To simplify visualisation of Jupyter notebook documents on the web, the nbconvert library is provided as a service through NbViewer which can take a URL to any publicly available notebook document, convert it to HTML on the fly and display it to the user.

So once you have created your notebook in a browser (I used Chrome), run the following command:

!pip install spacy
!python -m spacy download en

As simple as that! Now we are ready to start with the basics of our NLP API…

Tokenize Text

Within NLP, what is tokenizationTokenization is the process of splitting a string or text into a list of tokens. One can think of a token as parts like a word is a token in a sentence, and a sentence is a token in a paragraph.

Tokenization of a phrase

This is a screen-print of a Jupyter Notebook, you can see the few lines of and the sentence we want to tokenize. From the outbut, you can see how the following words are broken down: shouldn’t, aren’t and you’ve.

Clean Text

Below is a default list of spaCy stopwords with 326 entries, and each entry is a single word. It should be clear to us why these words are not useful for data analysis. In most cases these words do not assist us in understanding the basic meaning of a sentence. Or, these words can be to vague to use in a NLP process.

List of spaCy stopwords

Below is our sentence:

When you try and learn something new, you shouldn’t Only read about it!
Weren’t not the same, reading aren’t always the best, Try doing something you’ve not done before!

But with stop words removed. The few words remaining gives us a general idea what the sentence or conversation is about. In a chatbot environment this can be useful in the attempt to try and derive an intent from the users input.

Stop Words Removed

In essence it is a list of most common words of a language that are often useful to filter out, and this could form part of an initial NLP high-pass where the user input is longer at it is hard to derive meaning and intent.


spaCy includes a build-in option with which a single word can be broken down into its lemma, hence lemmatization. Below is an example, using .lemma_ to produce the lemma for each word listed in the phrase.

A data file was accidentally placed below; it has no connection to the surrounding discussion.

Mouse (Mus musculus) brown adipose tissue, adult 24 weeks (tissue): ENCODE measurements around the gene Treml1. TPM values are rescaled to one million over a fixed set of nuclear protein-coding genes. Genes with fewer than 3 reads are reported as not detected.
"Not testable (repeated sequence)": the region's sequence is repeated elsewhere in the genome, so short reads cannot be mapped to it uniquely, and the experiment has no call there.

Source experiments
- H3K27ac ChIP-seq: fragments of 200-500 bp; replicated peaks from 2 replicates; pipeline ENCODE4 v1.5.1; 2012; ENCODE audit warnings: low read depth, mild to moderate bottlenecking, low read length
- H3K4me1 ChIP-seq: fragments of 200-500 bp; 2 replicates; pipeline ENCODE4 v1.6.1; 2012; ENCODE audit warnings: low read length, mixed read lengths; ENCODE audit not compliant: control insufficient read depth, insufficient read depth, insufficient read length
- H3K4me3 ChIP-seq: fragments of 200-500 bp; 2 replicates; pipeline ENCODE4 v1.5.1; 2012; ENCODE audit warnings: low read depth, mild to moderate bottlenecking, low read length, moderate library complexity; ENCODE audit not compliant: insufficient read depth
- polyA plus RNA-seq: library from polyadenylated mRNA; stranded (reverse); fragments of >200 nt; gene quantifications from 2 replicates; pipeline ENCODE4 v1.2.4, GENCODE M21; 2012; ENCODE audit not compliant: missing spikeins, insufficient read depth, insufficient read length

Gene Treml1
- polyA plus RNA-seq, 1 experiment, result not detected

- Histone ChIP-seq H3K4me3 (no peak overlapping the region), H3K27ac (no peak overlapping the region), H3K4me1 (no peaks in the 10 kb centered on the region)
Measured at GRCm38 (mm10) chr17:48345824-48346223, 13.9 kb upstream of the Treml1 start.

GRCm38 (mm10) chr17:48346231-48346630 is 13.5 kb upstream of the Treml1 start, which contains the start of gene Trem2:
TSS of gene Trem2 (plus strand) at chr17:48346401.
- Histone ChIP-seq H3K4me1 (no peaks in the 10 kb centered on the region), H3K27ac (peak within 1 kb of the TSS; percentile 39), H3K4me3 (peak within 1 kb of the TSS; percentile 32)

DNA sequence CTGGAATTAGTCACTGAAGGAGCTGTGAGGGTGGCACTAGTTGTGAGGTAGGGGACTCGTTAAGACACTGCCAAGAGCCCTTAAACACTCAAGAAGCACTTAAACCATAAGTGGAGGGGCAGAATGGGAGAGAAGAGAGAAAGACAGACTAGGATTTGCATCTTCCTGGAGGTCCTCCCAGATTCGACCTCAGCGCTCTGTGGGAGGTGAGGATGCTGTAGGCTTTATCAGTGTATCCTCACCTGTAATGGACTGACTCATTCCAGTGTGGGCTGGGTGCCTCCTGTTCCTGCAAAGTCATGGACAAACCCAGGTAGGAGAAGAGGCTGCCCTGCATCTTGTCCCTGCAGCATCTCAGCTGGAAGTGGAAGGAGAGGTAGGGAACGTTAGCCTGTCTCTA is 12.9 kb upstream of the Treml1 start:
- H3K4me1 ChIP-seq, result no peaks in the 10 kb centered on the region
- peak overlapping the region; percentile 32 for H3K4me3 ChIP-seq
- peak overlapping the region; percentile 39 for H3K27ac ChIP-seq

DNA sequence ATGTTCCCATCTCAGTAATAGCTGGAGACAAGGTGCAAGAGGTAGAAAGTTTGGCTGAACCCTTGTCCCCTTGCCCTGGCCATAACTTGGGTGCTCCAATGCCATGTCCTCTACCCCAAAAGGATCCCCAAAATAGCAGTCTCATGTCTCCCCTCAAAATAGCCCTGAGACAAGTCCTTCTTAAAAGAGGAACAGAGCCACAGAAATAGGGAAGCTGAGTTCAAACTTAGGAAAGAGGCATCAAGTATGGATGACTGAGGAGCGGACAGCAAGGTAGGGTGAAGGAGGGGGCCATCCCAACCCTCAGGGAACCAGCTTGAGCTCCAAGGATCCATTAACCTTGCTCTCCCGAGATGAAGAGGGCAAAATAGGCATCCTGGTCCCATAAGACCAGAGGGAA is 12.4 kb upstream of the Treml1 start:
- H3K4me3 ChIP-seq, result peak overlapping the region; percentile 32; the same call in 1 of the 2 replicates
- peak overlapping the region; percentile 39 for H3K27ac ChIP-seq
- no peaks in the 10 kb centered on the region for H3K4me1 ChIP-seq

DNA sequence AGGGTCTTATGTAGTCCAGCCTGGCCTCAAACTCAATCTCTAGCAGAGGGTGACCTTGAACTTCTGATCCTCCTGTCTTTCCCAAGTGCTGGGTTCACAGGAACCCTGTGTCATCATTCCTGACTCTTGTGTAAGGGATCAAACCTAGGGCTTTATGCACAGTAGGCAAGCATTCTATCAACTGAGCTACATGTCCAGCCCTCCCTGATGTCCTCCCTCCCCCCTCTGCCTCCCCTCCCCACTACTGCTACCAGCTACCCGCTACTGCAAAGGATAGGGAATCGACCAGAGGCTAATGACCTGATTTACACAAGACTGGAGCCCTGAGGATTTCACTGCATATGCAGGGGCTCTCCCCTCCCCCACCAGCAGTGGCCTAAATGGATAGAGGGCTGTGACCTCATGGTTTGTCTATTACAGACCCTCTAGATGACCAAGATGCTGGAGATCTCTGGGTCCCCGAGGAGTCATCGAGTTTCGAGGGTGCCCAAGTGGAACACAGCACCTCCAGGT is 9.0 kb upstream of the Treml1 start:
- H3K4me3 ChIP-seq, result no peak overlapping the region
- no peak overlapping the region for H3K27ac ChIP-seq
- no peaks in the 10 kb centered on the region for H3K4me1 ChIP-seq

Simple Example of Lemmatization

Lemmatization addresses the fact that words like think, thinks, thinking, thinker, thought are not exactly the same, but, they all have the same basic meaning: to think!

The differences in spelling have is a way of adjusting the word for our spoken language, but for machine processing, those changes can create aberrations.

We are looking at the word as described in a dictionary.

Part Of Speech

Each word has a function within a sentence. A noun defines an entity… an object. The adjective has the function of describing the object. An action is defined by a verb.

Part of Speech Functionality

In the figure above is a POS tagging done with spaCy.

Then spaCy correctly identified the part of speech for each word word in the sentence, up to punctuation. This assists with augmenting understanding input sentences and context.

Entity Detection

This is a very important section if you are interested in using spaCy for chatbot implementations. The functions mentioned prior to Entity Detection are very useful for a higher-order first-pass NLP layer. Perhaps to do a basic structuring of the user input before sending it off into your chatbot’s NLU.

But what makes entities useful is that it can be used to extract nouns from the conversation; be those values names, organisations, money, date etc.

Visualization of Entities

There is a spaCy function to visualize entities within the text. This is helpful if you want to post process text in a document and have a visual representation of the data within the text.


This should give you a good idea of how a NLP API can be developed using a simple tool like Flask web framework.

This is but a few functions, in subsequent stories will look at intents and entities in more detail.